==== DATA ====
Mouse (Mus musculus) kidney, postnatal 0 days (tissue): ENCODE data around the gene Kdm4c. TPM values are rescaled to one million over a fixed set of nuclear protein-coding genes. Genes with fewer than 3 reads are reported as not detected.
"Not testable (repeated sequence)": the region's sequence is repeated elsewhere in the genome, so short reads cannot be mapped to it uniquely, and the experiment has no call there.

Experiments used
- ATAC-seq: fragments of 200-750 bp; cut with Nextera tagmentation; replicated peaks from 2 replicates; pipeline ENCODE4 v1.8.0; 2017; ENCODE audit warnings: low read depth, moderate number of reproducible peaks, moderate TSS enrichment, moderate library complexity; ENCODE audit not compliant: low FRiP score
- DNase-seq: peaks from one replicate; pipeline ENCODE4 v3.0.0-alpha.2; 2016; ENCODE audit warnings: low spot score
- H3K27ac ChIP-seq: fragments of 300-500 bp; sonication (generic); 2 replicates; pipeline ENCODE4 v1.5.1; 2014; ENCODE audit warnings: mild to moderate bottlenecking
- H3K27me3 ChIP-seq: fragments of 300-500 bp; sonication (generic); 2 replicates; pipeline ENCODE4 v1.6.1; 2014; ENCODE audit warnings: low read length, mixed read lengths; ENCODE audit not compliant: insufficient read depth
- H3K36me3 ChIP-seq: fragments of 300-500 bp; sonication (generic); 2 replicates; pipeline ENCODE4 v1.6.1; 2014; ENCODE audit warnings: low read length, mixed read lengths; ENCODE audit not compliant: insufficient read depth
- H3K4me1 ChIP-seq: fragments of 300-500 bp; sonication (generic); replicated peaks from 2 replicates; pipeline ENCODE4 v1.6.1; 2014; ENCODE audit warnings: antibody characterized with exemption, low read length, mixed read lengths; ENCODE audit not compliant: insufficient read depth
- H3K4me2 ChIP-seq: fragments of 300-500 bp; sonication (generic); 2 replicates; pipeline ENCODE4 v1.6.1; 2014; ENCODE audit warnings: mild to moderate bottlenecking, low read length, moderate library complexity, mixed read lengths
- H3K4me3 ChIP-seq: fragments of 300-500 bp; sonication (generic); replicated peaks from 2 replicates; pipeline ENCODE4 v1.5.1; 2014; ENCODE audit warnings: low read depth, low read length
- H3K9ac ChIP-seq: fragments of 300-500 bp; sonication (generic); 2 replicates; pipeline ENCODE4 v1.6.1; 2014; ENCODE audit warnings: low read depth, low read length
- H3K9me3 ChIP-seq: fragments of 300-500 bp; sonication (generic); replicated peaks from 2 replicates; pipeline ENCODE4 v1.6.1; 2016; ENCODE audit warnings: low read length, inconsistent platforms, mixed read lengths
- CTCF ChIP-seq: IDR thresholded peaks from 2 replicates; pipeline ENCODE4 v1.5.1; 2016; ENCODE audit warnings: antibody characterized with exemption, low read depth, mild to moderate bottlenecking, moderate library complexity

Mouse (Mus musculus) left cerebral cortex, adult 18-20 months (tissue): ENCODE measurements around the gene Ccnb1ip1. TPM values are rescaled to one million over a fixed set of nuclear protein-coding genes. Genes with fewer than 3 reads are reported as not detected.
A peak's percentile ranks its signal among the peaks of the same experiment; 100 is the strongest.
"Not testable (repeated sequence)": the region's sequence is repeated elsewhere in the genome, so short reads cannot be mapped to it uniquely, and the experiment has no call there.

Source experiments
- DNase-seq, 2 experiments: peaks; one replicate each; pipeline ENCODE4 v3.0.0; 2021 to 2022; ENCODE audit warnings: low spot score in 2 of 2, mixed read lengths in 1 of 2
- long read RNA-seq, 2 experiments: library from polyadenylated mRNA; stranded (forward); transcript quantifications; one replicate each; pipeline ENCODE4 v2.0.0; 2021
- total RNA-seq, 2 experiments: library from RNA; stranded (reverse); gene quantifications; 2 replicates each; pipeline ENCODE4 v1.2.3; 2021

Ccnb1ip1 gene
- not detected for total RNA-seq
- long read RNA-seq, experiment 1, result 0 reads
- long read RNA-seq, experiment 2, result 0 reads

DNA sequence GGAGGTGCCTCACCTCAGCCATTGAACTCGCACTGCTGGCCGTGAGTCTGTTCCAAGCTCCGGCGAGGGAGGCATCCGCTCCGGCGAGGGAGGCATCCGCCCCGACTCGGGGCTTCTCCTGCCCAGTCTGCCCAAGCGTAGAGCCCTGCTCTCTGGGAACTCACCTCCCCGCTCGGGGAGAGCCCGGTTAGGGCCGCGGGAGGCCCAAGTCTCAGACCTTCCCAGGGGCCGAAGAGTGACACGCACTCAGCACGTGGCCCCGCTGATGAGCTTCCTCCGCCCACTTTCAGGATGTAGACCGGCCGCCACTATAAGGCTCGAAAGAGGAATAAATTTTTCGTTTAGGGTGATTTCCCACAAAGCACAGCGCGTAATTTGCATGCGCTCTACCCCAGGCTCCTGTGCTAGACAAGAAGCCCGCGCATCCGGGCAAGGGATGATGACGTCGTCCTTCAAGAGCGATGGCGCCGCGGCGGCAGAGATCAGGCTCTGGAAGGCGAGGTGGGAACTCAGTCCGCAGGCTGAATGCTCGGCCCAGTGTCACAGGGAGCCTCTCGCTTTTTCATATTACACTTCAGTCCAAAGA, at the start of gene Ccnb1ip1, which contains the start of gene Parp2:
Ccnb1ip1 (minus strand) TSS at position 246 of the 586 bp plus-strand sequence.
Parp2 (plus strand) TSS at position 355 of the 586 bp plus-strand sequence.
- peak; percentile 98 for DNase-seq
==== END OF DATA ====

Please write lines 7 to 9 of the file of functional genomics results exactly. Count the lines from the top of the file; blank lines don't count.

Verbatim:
- H3K27me3 ChIP-seq: fragments of 300-500 bp; sonication (generic); 2 replicates; pipeline ENCODE4 v1.6.1; 2014; ENCODE audit warnings: low read length, mixed read lengths; ENCODE audit not compliant: insufficient read depth
- H3K36me3 ChIP-seq: fragments of 300-500 bp; sonication (generic); 2 replicates; pipeline ENCODE4 v1.6.1; 2014; ENCODE audit warnings: low read length, mixed read lengths; ENCODE audit not compliant: insufficient read depth
- H3K4me1 ChIP-seq: fragments of 300-500 bp; sonication (generic); replicated peaks from 2 replicates; pipeline ENCODE4 v1.6.1; 2014; ENCODE audit warnings: antibody characterized with exemption, low read length, mixed read lengths; ENCODE audit not compliant: insufficient read depth